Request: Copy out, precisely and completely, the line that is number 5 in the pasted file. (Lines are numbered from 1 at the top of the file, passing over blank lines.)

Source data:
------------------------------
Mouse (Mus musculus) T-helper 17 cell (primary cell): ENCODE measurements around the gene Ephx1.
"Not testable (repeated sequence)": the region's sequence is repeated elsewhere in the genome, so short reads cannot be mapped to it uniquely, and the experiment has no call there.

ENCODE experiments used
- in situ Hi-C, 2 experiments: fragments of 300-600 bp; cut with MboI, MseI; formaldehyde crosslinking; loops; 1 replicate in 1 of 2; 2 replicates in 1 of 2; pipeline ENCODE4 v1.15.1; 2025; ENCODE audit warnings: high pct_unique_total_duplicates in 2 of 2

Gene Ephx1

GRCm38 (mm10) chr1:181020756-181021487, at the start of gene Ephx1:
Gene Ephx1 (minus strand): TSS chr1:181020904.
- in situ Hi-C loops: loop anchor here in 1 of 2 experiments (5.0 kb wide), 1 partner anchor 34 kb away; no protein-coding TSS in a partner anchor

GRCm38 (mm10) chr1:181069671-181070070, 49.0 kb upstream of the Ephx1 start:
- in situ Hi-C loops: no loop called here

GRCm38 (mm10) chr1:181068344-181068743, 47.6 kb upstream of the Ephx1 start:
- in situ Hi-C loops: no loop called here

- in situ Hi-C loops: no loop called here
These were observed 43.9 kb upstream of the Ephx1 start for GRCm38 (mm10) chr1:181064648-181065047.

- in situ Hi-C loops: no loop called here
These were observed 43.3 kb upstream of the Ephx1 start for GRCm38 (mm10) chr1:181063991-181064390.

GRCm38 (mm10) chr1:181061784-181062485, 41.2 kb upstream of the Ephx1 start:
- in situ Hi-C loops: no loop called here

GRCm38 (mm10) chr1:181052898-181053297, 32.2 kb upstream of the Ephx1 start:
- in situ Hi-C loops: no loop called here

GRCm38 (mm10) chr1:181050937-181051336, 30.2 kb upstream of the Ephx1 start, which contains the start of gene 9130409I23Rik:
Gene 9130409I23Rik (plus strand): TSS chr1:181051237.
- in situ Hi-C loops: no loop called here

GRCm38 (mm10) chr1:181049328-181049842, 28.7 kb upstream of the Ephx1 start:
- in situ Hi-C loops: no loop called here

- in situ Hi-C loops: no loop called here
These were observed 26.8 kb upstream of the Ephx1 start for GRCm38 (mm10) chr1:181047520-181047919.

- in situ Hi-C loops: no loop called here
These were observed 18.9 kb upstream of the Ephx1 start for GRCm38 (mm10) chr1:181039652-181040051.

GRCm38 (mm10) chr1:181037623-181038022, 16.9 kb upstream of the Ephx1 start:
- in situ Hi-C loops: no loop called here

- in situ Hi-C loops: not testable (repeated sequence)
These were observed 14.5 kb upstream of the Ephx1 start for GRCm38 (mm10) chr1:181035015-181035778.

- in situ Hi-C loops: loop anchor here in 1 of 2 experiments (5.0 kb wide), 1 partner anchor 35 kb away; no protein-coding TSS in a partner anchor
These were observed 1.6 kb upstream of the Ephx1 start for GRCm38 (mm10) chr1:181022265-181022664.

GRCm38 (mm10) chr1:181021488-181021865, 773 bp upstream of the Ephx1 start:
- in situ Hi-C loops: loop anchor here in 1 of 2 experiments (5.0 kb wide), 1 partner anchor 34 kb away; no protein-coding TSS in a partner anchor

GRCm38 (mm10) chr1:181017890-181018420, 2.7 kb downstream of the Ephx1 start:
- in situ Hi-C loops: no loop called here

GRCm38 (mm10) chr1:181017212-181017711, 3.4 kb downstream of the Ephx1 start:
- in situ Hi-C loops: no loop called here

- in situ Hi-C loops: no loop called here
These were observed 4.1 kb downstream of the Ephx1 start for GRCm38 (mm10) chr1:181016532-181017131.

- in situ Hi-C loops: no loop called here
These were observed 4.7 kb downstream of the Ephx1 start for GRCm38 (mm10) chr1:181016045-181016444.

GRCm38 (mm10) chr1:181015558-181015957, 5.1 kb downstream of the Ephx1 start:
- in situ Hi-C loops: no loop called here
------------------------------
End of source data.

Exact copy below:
Gene Ephx1